Atomic Reporters is an independent, non-profit, incorporated in Canada at the end of 2012, operating as an officially recognised international NGO from Austria, providing substantive and non-partisan information to journalists about nuclear science and technology.
Here are some examples of what they are doing:
Atomic Reporters has been part of the Fissile Material Working Group (FMWG), a non-governmental international coalition of 80 organizations providing recommendations to the 2016 Nuclear Security Summit.
Among concerns expressed by Atomic Reporters, reflected in the recommendations is the need for “enhanced interaction” with media. This arose from a shared goal.
Journalists can benefit from being better informed about a little understood but severe risk. The FMWG wants to close gaps that leave nuclear and radioactive material vulnerable to criminals or terrorists.
Getting word out to the public is what journalists get paid to do. They are also first responders. In the event of a dirty bomb or radiological dispersal device attack how do you protect yourself? Specialists will offer journalists protective steps they can take at a workshop they are organizing in Rotterdam in 2016.
They have also held successful workshops for journalists in Vienna from throughout the Middle East, from Israel to Iran. In 2015 they organized the first workshop of its kind in New Delhi for journalists working in India’s lively media scene. There have also been Atomic Reportersworkshops in Amman, Jordan, and Cairo, Egypt, and they have taken journalists into a nuclear power plant.
Their funders have included the Carnegie Corporation, the Stanley Foundation, the United Arab Emirates, Ireland, Austria and the United States.
Nuclear is a compelling and little told story, ripe fruit on the tree. From saving life to ending it all, they think by outfitting journalists to scale the wall of knowledge that surrounds it the story is more likely to be told.
The first nuclear weapon was detonated nearly 70 years ago and the first domestic use of electricity from a nuclear reactor commenced nearly 60 years ago. The use of nuclear technologies is ubiquitous today in medicine, industry and science.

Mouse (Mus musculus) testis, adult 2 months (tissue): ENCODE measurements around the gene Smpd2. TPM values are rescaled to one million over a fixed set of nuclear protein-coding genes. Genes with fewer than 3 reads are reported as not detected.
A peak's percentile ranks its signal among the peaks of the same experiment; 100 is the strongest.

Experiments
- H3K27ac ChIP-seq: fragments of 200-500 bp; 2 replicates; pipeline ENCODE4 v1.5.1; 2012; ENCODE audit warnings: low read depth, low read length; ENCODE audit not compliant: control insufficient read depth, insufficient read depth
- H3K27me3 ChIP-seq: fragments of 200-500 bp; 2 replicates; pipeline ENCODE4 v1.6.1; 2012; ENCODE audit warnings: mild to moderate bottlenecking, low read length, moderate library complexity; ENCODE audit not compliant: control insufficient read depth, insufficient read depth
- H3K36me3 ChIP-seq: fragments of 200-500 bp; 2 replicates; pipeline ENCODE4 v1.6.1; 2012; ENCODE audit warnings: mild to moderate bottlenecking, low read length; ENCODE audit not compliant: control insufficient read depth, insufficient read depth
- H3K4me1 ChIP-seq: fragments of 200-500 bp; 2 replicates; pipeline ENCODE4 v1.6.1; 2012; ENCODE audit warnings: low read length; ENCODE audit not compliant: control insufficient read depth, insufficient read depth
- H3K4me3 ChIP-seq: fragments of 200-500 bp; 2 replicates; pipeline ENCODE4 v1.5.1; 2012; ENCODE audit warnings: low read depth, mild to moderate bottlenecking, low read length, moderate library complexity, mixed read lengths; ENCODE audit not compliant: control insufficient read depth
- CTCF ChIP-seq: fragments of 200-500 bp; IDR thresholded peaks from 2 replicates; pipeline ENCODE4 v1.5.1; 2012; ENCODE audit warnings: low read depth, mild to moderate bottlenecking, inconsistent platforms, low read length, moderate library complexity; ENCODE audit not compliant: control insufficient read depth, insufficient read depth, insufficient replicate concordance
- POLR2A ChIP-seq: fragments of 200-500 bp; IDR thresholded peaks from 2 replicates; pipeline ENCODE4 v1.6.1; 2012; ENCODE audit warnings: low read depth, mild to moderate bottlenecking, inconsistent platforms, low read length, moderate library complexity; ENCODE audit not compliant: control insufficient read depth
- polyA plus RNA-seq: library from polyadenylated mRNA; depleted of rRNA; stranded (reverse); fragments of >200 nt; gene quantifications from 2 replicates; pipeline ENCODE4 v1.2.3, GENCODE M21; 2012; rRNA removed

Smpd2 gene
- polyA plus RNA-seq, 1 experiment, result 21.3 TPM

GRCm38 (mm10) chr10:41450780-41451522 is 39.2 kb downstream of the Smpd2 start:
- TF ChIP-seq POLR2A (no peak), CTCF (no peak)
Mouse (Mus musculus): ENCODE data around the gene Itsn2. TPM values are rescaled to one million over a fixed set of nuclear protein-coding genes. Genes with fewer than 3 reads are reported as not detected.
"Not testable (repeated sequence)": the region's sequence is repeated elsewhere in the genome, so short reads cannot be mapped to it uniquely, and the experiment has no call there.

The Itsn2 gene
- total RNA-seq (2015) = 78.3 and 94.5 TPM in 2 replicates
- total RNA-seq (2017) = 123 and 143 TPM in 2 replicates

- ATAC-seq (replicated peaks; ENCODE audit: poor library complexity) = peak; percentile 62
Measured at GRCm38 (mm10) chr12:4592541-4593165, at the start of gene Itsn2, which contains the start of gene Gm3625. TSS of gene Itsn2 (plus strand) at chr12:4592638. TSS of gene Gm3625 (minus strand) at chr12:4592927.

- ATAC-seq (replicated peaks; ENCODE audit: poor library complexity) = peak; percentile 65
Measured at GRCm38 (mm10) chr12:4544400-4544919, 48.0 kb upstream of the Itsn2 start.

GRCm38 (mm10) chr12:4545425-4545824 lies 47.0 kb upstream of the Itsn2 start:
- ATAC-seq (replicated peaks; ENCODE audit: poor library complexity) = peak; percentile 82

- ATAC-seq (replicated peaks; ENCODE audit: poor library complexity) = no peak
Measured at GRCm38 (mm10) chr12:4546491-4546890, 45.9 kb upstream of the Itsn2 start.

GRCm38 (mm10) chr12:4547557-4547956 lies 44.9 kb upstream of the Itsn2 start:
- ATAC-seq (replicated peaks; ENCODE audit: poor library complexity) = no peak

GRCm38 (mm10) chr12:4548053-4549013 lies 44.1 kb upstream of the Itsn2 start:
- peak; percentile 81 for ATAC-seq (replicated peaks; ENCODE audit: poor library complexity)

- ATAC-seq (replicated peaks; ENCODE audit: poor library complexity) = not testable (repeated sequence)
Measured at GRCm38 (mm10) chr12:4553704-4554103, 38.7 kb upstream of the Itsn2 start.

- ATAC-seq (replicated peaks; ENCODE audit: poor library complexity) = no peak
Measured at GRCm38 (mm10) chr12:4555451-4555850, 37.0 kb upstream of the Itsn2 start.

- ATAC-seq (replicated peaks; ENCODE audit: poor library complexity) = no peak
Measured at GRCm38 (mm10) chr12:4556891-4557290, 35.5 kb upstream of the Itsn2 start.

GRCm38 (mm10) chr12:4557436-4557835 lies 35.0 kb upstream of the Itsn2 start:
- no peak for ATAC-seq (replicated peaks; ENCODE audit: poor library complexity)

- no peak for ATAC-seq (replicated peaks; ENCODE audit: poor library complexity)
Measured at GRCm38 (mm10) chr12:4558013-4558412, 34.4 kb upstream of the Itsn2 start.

Insufficient knowledge hinders most journalists from adequately covering issues dealing with nuclear weapons and nuclear power. Failure of the press to challenge false claims prior to the Iraq war in 2003 has been well documented. Few journalists understood how a nuclear reactor worked when the Fukushima accident occurred in Japan in 2011.
Journalists working in print and electronic media, broadcasting via radio, TV and the Internet, are the main conduits of information to the public.
Atomic Reporters acts as an information broker improving journalistic understanding and coverage of nuclear issues. Policymakers themselves need to be better-informed as does the general public. The future of nuclear weapons, the safety of nuclear power, nuclear security, and concern about the soaring use of ionising radiation in medicine, for example, should be the focus of informed public debate. Better reporting would contribute to a more engaged public and more responsive policy.
The issue is particularly acute for journalists in countries building, or considering the introduction of nuclear power for the first time. Public oversight is acknowledged as an indispensable element in effective nuclear safety. An informed and independent media is vital. In Middle East countries, where a proposal to create a zone free of nuclear and other weapons of mass destruction is under consideration, there is a need for greater understanding of the role of journalists in achieving that aim.
Atomic Reporters is organizing workshops and seminars and will provide online training opportunities for journalists. Its goal is to become a reliable and fact based resource for reporters, particularly when there are major events in the nuclear world that require better public understanding.
Where is Atomic Reporters